Photo: Shutterstock, Allie Caulfield
by Gillian Martin
Arborists and tree care workers in the west are riding the moon this week. We hope wildlife advocates will celebrate with us. The Western Chapter of the International Society of Arboriculture just held its annual conference…virtually of course. A banquet of topics spanned four days! Several presentations covered issues that might be of interest to bird and nature advocates.
Our keynote speaker, Obi Kaufman, author of The Forests of California, took a deep dive into the knowns and unknowns about how forest ecosystems function. We heard his points loud and clear. Obi says it’s important that we see biodiversity as a collective force holding the forest in a state of harmony. He urges us to see nature as singular and inseparable and with an ‘intelligence’ we poorly understand. Obi has a unique perspective on this matter… “When a forest loses its biodiversity-it loses its mind.” He adds that to take a utilitarian view of nature is useless at best, and fundamentally violent at worse.
Barbara Claucas from Humboldt State University and The Marmot Society took us on a time-travel through the great redwoods. We learned about their unique characteristics and the wildlife that are associated with them - even in high places where they brush the clouds. The ecologically significant Humboldt Flying Squirrel has been a focal study. Two recent discoveries! Did you know they glow in the dark!? And ultrasonic whistles and trills are a form of communication? How will our changing climate impact redwoods and the wildlife associated with them? These questions are under study. Sobering concerns are on the minds of people who understand their needs and their vulnerabilities. To learn more, check out The Marmot Society!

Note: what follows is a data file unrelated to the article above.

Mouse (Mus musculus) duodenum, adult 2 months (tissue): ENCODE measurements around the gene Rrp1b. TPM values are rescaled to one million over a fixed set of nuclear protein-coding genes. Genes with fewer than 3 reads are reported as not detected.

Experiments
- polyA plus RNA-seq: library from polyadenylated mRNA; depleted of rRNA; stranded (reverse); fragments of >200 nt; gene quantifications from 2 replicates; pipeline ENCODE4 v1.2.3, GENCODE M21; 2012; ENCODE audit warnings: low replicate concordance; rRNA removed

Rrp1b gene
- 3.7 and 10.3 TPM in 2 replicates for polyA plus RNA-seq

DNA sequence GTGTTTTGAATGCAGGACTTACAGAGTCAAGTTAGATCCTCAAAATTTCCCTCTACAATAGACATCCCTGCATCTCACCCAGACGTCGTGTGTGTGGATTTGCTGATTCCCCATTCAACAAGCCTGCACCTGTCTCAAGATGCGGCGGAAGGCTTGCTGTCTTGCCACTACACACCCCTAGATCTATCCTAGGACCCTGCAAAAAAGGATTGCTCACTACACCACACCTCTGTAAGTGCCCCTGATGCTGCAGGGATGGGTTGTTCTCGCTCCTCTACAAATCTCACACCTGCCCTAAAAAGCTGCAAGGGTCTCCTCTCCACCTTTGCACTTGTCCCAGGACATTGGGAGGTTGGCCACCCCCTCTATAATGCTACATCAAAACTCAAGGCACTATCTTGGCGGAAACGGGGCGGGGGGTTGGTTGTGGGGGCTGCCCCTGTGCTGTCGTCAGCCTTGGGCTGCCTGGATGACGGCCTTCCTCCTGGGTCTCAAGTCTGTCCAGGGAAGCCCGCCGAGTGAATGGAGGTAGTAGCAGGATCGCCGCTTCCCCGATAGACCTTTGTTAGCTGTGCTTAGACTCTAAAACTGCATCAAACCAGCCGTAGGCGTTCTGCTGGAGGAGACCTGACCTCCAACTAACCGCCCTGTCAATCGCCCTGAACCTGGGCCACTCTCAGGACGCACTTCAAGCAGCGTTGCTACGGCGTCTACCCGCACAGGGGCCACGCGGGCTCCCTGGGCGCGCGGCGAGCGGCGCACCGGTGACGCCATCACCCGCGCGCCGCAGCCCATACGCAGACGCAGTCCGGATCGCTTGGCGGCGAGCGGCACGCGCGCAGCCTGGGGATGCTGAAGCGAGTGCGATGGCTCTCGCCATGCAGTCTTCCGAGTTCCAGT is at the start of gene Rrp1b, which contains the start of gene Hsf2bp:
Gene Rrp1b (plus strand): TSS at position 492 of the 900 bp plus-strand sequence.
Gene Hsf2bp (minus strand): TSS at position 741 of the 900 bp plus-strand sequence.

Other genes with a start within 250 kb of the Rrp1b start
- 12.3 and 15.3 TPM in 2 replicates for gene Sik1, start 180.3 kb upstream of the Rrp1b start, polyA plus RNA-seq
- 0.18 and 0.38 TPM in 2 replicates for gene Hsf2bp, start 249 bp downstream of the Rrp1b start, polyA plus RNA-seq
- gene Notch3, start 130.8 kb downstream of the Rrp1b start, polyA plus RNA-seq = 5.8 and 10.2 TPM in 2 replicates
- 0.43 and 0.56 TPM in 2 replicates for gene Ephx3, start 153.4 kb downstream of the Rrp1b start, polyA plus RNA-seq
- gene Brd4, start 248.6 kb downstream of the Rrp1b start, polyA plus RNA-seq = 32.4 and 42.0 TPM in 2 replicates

As if we were there…Scott Baker of Tree Solutions, Inc. and Jim Campbell-Spickler of the City of Eureka took us on a virtual tour of how the Sequoia Park Zoo Skywalk was designed and constructed. A staggering feat of engineering while conservation remained a priority. Now open to the public! You must, must go! And take the kids!!
And only crazy tree people could create a panel who argued who had the worst tree pests in their state! California, NV, AZ and HI competed! Guess who won the vote? CA! Thanks to the Polyphagous Shot-hole Borer. The other states have pest that are gravely impactful as well! Climate change is impacting trees and exacerbating opportunities for infestations. Across the planet, trees have the power to benefit the planet and humanity in so many ways! Check out the Trees Are Good public education products offered by ISA!
We end with a dollop of cream! Ryan Gilpin and Gillian Martin received awards for their work for Tree Care for Birds and other Wildlife!